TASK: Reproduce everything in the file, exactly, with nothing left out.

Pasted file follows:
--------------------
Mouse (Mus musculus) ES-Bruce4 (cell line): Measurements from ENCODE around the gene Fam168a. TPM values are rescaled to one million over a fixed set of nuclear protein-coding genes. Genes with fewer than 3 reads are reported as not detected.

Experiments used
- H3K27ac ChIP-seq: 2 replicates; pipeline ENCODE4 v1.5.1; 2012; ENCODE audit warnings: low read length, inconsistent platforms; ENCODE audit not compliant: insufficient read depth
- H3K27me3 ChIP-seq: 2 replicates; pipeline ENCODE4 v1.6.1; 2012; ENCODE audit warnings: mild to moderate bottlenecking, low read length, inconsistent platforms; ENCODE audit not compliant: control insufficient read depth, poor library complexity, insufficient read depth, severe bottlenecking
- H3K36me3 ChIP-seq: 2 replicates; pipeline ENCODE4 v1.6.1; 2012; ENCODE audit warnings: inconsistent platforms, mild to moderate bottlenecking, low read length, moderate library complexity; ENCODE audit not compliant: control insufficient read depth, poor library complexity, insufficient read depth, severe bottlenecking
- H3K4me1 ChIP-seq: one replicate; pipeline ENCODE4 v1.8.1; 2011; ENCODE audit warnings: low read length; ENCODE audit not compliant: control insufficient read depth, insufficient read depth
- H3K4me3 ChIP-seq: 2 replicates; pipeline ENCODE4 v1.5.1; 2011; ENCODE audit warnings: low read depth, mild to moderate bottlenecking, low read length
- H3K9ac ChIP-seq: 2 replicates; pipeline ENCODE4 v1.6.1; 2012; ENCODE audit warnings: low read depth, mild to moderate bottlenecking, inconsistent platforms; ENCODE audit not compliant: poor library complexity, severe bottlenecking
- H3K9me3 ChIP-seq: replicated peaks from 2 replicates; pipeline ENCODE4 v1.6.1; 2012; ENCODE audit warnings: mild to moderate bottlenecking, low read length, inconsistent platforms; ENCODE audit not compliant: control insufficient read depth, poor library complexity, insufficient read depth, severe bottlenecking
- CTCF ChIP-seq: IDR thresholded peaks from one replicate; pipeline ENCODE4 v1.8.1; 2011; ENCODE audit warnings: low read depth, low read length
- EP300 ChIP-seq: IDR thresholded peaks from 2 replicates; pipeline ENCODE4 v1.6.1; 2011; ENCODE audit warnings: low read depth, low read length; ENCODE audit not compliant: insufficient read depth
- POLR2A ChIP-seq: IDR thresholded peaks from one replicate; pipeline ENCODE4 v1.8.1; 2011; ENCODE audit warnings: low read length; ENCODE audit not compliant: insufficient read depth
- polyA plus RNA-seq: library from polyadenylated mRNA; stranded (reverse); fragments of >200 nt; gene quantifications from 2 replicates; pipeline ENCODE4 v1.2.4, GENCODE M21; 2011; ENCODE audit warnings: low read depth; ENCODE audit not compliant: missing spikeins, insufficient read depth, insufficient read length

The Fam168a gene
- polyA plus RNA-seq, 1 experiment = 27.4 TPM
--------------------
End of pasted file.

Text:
Mouse (Mus musculus) ES-Bruce4 (cell line): Measurements from ENCODE around the gene Fam168a. TPM values are rescaled to one million over a fixed set of nuclear protein-coding genes. Genes with fewer than 3 reads are reported as not detected.

Experiments used
- H3K27ac ChIP-seq: 2 replicates; pipeline ENCODE4 v1.5.1; 2012; ENCODE audit warnings: low read length, inconsistent platforms; ENCODE audit not compliant: insufficient read depth
- H3K27me3 ChIP-seq: 2 replicates; pipeline ENCODE4 v1.6.1; 2012; ENCODE audit warnings: mild to moderate bottlenecking, low read length, inconsistent platforms; ENCODE audit not compliant: control insufficient read depth, poor library complexity, insufficient read depth, severe bottlenecking
- H3K36me3 ChIP-seq: 2 replicates; pipeline ENCODE4 v1.6.1; 2012; ENCODE audit warnings: inconsistent platforms, mild to moderate bottlenecking, low read length, moderate library complexity; ENCODE audit not compliant: control insufficient read depth, poor library complexity, insufficient read depth, severe bottlenecking
- H3K4me1 ChIP-seq: one replicate; pipeline ENCODE4 v1.8.1; 2011; ENCODE audit warnings: low read length; ENCODE audit not compliant: control insufficient read depth, insufficient read depth
- H3K4me3 ChIP-seq: 2 replicates; pipeline ENCODE4 v1.5.1; 2011; ENCODE audit warnings: low read depth, mild to moderate bottlenecking, low read length
- H3K9ac ChIP-seq: 2 replicates; pipeline ENCODE4 v1.6.1; 2012; ENCODE audit warnings: low read depth, mild to moderate bottlenecking, inconsistent platforms; ENCODE audit not compliant: poor library complexity, severe bottlenecking
- H3K9me3 ChIP-seq: replicated peaks from 2 replicates; pipeline ENCODE4 v1.6.1; 2012; ENCODE audit warnings: mild to moderate bottlenecking, low read length, inconsistent platforms; ENCODE audit not compliant: control insufficient read depth, poor library complexity, insufficient read depth, severe bottlenecking
- CTCF ChIP-seq: IDR thresholded peaks from one replicate; pipeline ENCODE4 v1.8.1; 2011; ENCODE audit warnings: low read depth, low read length
- EP300 ChIP-seq: IDR thresholded peaks from 2 replicates; pipeline ENCODE4 v1.6.1; 2011; ENCODE audit warnings: low read depth, low read length; ENCODE audit not compliant: insufficient read depth
- POLR2A ChIP-seq: IDR thresholded peaks from one replicate; pipeline ENCODE4 v1.8.1; 2011; ENCODE audit warnings: low read length; ENCODE audit not compliant: insufficient read depth
- polyA plus RNA-seq: library from polyadenylated mRNA; stranded (reverse); fragments of >200 nt; gene quantifications from 2 replicates; pipeline ENCODE4 v1.2.4, GENCODE M21; 2011; ENCODE audit warnings: low read depth; ENCODE audit not compliant: missing spikeins, insufficient read depth, insufficient read length

The Fam168a gene
- polyA plus RNA-seq, 1 experiment = 27.4 TPM